He first worked as an apprentice to Leonard Woolley at the archaeological site of Ur (1925–31), which was thought to be the capital of Mesopotamian civilization. (It was at the Ur site, in 1930, that he first met Agatha Christie.) In 1932, after a short time working at Nineveh with Reginald Campbell Thompson, Mallowan became a field director for a series of expeditions jointly run by the British Museum and the British School of Archaeology in Iraq. His excavations included the prehistoric village at Arpachiyah, and the sites at Chagar Bazar and Tell Brak in northern Syria. During the Second World War he served with the Royal Air Force Volunteer Reserve in North Africa, being based for part of 1943 at the ancient city of Sabratha. After the war, in 1947, he was appointed Professor of Western Asiatic Archaeology at the University of London, a position which he held until elected a fellow of All Souls College, Oxford in 1962. In 1947 he also became director of the British School of Archaeology in Iraq (1947-1961), and directed the resumption of its work at Nimrud (previously excavated by A. H. Layard), which he published in Nimrud and its Remains (2 volumes, 1966).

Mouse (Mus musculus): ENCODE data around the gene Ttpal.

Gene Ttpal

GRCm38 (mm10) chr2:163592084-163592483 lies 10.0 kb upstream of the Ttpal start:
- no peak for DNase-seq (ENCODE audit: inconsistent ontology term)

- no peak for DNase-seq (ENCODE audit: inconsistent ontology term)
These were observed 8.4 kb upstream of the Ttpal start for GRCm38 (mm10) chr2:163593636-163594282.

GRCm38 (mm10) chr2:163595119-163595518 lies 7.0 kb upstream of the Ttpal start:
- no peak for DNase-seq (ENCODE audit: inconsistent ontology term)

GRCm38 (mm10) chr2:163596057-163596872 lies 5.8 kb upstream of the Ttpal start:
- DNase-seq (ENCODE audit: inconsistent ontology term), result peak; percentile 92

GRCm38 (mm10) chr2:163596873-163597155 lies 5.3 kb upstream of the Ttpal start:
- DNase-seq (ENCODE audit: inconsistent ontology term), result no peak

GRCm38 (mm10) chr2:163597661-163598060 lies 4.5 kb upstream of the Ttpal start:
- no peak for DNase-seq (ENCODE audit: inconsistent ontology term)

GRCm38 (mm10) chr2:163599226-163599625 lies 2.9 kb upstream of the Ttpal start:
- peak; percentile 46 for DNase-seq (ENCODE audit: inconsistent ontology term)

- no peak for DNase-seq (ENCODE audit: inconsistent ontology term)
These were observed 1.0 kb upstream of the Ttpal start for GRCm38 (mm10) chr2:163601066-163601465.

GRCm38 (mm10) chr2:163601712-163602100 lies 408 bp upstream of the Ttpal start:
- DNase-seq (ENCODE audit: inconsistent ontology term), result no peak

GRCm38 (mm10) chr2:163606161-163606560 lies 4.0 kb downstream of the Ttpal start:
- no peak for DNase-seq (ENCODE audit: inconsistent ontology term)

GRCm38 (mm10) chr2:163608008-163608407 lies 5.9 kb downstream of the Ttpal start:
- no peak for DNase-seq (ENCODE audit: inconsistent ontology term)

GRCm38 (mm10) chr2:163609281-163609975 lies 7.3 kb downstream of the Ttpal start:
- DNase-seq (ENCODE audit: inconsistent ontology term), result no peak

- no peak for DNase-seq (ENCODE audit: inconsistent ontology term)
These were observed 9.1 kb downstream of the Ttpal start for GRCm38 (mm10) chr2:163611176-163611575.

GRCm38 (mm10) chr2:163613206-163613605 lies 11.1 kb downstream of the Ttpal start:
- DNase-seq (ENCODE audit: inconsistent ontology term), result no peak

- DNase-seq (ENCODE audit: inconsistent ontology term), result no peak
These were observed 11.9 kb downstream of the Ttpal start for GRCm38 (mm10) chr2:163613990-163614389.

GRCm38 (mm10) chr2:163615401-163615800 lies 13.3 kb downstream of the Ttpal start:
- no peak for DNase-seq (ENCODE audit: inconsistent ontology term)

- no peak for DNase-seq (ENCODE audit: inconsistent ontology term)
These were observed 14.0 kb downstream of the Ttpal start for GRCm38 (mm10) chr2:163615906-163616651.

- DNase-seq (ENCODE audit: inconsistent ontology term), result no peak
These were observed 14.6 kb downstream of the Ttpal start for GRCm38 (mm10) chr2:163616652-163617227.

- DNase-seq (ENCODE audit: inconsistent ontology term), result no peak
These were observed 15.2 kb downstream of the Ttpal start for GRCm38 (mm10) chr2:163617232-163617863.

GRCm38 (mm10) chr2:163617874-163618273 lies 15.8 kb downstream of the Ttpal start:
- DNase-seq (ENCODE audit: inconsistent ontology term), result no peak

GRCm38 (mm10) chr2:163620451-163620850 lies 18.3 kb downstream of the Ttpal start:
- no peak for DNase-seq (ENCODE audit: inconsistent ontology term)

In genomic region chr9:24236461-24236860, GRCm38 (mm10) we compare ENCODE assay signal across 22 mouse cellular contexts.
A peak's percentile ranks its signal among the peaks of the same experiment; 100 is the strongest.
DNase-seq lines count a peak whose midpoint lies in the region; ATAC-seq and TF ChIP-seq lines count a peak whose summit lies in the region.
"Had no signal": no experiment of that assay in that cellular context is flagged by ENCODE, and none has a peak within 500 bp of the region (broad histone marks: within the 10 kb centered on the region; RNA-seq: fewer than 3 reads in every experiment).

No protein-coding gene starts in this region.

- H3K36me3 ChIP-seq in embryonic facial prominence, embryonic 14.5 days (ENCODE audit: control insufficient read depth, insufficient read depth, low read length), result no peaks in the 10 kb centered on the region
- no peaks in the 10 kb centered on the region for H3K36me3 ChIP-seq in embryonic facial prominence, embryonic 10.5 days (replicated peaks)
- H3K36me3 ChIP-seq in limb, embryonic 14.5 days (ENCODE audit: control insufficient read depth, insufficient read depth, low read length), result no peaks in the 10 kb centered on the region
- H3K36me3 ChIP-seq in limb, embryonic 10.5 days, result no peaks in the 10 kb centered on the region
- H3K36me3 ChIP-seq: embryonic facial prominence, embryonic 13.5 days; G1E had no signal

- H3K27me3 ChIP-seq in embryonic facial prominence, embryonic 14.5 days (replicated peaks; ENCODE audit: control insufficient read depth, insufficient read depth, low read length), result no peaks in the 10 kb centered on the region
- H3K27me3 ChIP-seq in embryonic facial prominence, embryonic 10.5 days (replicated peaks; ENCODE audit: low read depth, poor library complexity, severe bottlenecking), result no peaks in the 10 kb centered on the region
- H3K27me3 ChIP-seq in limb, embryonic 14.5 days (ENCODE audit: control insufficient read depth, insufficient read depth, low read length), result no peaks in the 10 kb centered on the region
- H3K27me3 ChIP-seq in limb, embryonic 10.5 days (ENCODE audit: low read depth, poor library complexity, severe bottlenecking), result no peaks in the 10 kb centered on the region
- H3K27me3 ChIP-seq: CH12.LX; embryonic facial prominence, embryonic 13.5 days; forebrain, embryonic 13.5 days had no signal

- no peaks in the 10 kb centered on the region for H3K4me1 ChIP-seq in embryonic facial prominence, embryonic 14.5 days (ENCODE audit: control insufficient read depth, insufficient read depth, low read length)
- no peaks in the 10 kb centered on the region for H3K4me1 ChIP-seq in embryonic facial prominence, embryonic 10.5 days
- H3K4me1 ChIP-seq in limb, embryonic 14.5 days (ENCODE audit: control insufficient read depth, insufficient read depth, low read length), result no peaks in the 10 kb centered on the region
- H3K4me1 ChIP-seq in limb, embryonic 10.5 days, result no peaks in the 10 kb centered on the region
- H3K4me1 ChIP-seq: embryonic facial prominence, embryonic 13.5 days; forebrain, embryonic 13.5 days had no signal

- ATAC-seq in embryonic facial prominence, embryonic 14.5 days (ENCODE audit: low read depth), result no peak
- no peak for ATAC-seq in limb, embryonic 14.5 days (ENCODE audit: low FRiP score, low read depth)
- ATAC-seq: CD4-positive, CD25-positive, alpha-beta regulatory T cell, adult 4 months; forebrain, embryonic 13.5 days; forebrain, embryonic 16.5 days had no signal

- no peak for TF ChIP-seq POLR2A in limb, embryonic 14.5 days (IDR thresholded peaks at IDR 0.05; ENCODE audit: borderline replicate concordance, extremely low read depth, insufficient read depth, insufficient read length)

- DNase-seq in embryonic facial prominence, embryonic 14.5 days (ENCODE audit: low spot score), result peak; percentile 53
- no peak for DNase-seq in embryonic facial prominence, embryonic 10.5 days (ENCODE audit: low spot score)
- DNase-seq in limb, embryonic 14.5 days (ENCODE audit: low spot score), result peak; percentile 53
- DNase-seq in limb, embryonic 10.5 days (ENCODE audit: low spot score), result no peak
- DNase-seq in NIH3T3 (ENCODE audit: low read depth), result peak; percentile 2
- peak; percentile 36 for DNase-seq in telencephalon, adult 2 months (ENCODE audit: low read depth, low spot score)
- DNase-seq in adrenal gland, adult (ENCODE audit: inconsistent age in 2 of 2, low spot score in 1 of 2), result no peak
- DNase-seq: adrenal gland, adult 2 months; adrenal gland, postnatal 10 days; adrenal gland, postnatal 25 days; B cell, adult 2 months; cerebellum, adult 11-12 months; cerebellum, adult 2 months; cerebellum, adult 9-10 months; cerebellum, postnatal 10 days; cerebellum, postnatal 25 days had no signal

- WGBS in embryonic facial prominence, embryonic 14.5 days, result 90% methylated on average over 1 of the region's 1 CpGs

Mallowan gave an account of his work in Twenty-five Years of Mesopotamian Discovery (1956), and his wife Agatha Christie described his work in Syria in Come, Tell Me How You Live (1946).
Agatha Christie died in 1976, and the following year Mallowan married his long-standing mistress, Barbara Parker. She was an archaeologist who had been his epigraphist at Nimrud, and Secretary of the British School of Archaeology in Iraq.